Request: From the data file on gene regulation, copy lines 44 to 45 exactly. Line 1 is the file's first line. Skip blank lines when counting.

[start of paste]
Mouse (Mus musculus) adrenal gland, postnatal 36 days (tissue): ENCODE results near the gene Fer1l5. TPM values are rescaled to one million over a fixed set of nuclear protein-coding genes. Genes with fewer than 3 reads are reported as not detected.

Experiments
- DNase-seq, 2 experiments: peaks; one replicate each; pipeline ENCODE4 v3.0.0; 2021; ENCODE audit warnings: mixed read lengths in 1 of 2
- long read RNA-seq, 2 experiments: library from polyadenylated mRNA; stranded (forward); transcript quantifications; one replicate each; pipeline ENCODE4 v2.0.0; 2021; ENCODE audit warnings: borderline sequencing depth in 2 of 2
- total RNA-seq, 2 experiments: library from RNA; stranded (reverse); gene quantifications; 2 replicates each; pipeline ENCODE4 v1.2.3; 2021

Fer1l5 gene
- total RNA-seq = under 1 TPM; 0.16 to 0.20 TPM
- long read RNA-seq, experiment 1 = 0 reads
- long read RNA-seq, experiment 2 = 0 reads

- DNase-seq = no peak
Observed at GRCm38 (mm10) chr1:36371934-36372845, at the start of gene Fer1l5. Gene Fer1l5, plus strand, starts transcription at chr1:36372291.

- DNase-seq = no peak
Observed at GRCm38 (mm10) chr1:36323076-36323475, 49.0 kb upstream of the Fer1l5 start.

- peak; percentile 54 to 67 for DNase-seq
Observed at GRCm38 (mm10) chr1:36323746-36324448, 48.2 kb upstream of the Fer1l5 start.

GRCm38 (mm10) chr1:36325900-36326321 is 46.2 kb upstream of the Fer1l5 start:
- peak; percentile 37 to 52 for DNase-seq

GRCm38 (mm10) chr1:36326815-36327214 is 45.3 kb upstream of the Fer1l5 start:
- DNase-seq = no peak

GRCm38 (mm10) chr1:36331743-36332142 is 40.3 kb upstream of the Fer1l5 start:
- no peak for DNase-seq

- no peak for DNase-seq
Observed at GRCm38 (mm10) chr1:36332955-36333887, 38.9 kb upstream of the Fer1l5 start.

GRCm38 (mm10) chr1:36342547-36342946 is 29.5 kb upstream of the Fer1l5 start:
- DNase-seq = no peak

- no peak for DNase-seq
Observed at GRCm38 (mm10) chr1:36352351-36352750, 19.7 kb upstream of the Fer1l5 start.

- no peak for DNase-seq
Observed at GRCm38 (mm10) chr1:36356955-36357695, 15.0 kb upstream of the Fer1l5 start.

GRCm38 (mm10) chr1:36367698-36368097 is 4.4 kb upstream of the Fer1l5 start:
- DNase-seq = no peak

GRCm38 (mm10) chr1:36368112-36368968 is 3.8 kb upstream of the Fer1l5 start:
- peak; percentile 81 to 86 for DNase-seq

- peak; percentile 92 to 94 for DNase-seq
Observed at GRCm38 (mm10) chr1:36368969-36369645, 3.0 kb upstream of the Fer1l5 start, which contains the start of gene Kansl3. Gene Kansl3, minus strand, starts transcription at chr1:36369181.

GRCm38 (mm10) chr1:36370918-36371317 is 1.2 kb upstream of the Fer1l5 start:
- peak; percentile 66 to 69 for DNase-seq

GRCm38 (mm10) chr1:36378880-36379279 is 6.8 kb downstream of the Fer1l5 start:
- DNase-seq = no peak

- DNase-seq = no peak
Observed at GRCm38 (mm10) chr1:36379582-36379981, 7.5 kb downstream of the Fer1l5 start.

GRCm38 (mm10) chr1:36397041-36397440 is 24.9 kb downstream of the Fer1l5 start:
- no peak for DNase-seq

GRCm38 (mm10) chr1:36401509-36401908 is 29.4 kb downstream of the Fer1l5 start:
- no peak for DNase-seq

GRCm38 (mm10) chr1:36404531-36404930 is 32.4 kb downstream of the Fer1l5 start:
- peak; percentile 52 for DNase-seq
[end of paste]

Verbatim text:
GRCm38 (mm10) chr1:36401509-36401908 is 29.4 kb downstream of the Fer1l5 start:
- no peak for DNase-seq